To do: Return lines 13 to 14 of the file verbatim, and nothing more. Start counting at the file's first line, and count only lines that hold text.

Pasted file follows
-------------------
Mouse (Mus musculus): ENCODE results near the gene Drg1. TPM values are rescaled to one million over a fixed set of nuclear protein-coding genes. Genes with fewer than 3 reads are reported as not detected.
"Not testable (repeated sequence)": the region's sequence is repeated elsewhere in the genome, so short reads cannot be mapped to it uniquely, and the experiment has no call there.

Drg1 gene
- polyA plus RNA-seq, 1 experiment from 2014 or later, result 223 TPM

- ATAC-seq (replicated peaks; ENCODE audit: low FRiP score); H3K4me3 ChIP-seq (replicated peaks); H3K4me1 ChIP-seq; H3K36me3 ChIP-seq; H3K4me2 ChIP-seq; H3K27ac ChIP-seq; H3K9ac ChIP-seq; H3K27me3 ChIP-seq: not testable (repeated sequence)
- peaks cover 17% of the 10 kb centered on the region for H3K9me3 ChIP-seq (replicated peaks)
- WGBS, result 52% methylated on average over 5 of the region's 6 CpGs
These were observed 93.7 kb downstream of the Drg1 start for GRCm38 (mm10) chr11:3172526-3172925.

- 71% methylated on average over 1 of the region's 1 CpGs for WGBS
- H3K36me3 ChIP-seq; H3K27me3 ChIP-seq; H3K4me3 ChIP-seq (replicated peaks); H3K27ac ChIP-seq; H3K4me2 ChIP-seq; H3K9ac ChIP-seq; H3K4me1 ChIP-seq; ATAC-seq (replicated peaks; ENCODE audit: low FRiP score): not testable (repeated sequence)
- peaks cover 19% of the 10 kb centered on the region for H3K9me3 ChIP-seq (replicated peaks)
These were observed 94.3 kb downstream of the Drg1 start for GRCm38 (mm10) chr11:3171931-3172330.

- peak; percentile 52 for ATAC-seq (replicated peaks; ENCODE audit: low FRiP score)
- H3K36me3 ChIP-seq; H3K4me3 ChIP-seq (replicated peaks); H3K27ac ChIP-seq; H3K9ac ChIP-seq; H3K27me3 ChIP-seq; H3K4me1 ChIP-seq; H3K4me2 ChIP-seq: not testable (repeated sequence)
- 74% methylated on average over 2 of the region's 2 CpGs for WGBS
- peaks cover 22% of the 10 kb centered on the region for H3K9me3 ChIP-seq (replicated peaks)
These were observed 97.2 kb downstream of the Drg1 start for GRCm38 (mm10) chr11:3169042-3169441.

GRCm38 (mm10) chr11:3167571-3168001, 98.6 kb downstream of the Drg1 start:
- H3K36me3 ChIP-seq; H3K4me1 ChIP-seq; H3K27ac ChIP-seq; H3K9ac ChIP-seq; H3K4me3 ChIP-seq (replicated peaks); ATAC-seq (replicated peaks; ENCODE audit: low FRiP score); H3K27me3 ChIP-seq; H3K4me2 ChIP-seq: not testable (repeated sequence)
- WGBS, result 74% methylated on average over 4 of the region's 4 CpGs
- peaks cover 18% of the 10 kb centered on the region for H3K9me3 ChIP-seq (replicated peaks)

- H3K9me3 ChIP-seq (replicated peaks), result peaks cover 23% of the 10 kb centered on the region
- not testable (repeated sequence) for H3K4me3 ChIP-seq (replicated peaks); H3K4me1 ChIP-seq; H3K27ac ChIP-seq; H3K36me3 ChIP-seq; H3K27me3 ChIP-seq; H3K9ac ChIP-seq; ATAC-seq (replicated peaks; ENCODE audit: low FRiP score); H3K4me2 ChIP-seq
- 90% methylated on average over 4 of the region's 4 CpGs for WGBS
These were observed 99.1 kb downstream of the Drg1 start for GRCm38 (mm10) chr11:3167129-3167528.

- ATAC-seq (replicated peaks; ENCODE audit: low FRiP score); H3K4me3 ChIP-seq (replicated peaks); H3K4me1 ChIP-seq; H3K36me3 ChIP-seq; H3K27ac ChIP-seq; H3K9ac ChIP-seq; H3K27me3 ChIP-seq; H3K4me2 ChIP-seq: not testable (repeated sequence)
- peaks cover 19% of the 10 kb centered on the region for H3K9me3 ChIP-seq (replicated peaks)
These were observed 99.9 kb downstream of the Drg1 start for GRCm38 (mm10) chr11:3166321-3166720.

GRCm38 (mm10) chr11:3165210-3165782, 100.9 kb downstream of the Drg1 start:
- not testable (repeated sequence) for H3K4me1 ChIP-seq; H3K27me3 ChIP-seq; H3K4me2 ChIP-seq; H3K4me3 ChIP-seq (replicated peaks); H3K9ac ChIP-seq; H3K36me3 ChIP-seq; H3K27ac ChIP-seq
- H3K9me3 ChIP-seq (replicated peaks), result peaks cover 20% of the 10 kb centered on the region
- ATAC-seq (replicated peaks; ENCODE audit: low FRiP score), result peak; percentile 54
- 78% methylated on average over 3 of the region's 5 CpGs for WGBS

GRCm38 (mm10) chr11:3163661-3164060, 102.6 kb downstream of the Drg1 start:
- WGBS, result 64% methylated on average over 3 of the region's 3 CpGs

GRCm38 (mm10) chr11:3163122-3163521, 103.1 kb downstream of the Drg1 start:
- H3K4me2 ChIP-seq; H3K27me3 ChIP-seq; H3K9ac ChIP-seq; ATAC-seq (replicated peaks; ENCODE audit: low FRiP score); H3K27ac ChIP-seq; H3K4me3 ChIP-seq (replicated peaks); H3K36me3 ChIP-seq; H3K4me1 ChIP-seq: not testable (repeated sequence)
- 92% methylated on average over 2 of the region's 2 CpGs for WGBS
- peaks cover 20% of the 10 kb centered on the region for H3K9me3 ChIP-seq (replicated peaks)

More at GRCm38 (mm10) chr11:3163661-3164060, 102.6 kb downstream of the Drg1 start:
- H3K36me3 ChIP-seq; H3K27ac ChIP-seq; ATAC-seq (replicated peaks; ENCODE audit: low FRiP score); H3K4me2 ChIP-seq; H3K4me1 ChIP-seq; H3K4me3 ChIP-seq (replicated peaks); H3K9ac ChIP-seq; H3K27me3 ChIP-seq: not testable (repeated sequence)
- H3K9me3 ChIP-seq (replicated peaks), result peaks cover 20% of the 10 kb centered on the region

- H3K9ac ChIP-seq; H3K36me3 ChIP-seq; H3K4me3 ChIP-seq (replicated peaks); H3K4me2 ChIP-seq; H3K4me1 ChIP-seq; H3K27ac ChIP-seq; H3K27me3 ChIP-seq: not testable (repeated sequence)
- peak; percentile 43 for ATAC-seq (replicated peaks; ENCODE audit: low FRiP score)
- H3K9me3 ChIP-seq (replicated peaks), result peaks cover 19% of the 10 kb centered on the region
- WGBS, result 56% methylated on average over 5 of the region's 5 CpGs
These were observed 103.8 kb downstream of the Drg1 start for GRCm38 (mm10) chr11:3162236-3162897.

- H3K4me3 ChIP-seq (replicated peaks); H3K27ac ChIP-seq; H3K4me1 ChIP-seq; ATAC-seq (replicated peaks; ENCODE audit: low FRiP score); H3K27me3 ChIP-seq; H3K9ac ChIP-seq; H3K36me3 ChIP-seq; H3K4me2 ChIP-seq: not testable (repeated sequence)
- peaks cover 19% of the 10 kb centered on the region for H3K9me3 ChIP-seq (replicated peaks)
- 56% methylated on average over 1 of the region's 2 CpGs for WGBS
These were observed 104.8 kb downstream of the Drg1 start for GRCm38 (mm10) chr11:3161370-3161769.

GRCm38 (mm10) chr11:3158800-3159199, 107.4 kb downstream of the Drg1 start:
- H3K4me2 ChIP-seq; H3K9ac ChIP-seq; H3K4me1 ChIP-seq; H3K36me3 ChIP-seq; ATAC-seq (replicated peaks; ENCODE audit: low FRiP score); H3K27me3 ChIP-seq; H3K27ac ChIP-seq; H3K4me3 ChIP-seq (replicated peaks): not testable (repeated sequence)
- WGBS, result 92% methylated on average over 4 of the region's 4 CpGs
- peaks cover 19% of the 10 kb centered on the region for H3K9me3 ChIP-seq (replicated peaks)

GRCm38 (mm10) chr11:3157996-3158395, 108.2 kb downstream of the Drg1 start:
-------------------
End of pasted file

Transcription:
- peak; percentile 52 for ATAC-seq (replicated peaks; ENCODE audit: low FRiP score)
- H3K36me3 ChIP-seq; H3K4me3 ChIP-seq (replicated peaks); H3K27ac ChIP-seq; H3K9ac ChIP-seq; H3K27me3 ChIP-seq; H3K4me1 ChIP-seq; H3K4me2 ChIP-seq: not testable (repeated sequence)